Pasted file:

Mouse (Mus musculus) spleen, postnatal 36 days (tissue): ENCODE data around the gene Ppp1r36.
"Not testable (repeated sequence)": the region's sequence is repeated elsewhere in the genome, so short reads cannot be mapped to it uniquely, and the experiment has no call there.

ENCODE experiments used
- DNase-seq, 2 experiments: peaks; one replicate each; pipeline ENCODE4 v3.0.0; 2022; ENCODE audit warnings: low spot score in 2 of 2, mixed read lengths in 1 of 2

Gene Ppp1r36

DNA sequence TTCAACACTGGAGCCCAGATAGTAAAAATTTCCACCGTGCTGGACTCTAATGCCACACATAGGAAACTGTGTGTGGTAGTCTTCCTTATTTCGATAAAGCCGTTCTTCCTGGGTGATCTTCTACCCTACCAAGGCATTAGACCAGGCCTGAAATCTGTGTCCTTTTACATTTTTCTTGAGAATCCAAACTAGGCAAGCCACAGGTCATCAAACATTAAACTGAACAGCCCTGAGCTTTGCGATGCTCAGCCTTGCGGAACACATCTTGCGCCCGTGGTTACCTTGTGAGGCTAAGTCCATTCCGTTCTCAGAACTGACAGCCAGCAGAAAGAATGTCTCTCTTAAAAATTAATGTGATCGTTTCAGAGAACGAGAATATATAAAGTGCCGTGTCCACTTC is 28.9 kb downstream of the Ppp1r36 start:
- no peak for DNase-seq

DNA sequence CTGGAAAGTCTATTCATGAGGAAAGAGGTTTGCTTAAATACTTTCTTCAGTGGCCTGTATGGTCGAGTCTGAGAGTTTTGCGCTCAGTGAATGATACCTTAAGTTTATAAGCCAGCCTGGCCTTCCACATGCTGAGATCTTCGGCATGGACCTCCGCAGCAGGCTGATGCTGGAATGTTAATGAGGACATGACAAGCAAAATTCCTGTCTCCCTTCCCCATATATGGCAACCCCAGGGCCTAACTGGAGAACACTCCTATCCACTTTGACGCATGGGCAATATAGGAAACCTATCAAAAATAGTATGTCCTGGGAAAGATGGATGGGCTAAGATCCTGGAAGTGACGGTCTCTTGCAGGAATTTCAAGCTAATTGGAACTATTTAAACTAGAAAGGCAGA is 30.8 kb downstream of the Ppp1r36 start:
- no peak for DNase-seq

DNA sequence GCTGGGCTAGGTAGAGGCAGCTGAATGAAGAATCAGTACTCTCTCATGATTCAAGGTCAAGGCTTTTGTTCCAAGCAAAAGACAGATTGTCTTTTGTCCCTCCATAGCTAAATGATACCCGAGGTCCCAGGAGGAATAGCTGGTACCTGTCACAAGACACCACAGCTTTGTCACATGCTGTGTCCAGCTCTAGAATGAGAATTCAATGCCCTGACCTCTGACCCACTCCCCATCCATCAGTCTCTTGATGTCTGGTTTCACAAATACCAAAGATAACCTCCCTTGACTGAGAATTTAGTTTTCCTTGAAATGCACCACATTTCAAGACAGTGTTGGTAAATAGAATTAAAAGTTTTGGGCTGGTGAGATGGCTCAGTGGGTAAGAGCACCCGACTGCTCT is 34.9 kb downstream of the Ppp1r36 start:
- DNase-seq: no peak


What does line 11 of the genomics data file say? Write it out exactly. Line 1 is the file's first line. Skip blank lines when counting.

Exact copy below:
- DNase-seq: no peak